World Vision International
article • Tuesday, May 19th 2015

How to pull a child labourer away from hazardous agricultural work

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A 14-year-old boy working in sugar cane field for the last seven years is now able to cease work and begin to explore his childhood.

By Rhonda Hirst, World Vision Haiyan Response Communication Manager

No parent dreams of their child working at a young age, missing out on school. But for Mark and his family of seven children, one income wasn’t enough to provide for their basic needs.

Starting from age 7, Mark's son Paul carried the burden of work to give his other siblings a better chance in life.

“I wish things could be different. But if I work alone, I bring 600 pesos (about USD 13.50) a week to my family. Rice alone costs 700 pesos a week,” Mark says, his head hung low.

2013’s Typhoon Haiyan only made things worse for this struggling family. They lost their humble home and the little that they owned.

After an assessment of their community, Mark and his family were deemed one of the neediest families and World Vision provided them with two piglets, food and hog training.

Starting from age 7, Paul carried the burden of work to give his other siblings a better chance in life.

It was these piglets that led to the teenager being able to cease work for the first time in 7 years.

“Every time I would work it was hard for my body.  But how can I stop when we hardly have enough rice even with two of us working? I just think maybe it will mean my brothers and sisters might go to school, even though that didn’t happen for me."

“But now we have the piglets, I am their carer. The money we make from the sale of them will mean we can then breed more piglets and keep selling them so we have enough money."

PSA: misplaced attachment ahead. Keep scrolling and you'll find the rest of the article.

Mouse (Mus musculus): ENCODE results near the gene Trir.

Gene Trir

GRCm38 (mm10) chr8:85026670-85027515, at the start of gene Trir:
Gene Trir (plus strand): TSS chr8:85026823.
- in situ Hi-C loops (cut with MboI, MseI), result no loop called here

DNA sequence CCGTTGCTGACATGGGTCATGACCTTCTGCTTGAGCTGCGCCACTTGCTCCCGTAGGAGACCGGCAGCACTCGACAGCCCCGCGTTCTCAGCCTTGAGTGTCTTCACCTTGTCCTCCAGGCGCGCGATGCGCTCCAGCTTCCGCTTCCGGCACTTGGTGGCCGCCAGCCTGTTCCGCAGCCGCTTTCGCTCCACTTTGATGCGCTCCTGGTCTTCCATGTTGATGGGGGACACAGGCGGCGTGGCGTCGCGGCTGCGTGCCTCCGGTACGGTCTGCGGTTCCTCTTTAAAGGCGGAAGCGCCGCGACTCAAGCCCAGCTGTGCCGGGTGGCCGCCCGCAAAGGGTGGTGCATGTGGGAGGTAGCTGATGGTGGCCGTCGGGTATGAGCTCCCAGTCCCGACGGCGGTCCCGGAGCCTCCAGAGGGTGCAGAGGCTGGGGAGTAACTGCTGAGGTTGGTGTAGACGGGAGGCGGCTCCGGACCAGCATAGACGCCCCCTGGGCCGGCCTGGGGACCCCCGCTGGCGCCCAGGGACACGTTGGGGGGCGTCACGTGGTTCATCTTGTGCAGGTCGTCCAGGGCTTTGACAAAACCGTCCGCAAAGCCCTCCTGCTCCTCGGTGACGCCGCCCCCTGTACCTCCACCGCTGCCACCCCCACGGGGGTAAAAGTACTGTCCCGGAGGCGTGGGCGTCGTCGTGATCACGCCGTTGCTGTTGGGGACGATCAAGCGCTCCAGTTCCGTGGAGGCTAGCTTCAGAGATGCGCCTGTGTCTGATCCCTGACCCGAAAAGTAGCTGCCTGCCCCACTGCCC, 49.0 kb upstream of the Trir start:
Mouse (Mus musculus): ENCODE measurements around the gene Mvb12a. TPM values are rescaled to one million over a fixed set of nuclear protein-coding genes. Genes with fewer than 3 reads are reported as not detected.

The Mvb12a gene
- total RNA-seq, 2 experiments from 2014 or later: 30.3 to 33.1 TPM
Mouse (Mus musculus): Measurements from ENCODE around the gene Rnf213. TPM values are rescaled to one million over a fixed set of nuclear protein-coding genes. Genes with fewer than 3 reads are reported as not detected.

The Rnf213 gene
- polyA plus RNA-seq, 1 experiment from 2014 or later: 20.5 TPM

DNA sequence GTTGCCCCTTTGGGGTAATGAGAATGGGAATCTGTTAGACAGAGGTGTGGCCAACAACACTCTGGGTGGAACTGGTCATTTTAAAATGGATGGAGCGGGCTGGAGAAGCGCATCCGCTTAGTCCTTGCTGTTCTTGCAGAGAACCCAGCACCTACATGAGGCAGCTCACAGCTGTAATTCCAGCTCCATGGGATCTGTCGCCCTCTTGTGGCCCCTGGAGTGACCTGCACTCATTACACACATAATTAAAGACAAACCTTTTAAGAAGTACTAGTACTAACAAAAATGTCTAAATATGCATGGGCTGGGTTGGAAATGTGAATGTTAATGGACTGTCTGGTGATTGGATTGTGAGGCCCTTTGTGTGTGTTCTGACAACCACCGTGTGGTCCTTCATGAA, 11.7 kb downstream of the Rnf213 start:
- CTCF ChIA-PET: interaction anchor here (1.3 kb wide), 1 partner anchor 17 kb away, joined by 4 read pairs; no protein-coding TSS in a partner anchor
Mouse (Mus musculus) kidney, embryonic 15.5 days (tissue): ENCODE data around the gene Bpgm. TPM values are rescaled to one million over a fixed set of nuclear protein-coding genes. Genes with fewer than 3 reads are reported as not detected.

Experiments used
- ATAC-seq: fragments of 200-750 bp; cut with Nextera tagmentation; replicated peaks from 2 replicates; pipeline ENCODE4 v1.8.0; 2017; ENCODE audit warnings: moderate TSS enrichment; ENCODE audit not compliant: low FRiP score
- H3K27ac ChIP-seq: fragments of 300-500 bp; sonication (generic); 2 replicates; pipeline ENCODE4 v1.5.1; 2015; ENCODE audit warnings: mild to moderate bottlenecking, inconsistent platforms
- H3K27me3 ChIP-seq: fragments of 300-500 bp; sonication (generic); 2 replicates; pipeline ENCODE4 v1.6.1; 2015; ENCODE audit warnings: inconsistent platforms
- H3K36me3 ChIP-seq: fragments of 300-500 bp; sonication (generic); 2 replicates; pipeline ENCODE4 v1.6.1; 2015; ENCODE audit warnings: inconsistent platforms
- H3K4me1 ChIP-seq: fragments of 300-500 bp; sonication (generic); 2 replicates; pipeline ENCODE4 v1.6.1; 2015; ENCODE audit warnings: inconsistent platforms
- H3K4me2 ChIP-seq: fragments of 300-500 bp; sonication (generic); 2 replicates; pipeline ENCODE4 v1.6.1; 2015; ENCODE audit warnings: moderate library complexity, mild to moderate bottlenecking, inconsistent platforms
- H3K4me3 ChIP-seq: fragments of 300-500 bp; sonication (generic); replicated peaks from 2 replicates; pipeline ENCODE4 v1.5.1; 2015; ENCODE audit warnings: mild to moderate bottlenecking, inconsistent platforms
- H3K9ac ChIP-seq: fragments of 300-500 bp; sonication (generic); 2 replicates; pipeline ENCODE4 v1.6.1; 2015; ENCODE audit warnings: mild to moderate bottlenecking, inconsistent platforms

“I prefer looking after the piglets. I have time to be with my neighbours and my siblings for the first time – I am not so tired - and my body doesn’t hurt like before. I am very happy to have stopped working in fields,” Paul explains, with a slight smile.

Mark saw the delivery of the piglets as the first window of opportunity he has had for Paul to stop working.

“I feel relief that he is no longer in the fields with me. It is hard work for a man, let alone a young boy."

“We still need more, but this is a start.  I do want all my children to go to school, and have opportunities,” he says. 

For many poor families, child labour is inevitable. The International Labour Organization has stated there are nearly 3 million children in the Philippines who are working in places that are hazardous to their health and development instead of going to school.

Parents are not comfortable with it, and it certainly is not their preferred option. In less than ideal circumstances, it is comforting that livelihood assistance has already enabled this family a hand up – the cessation of Paul’s field work is a huge step in the right direction.

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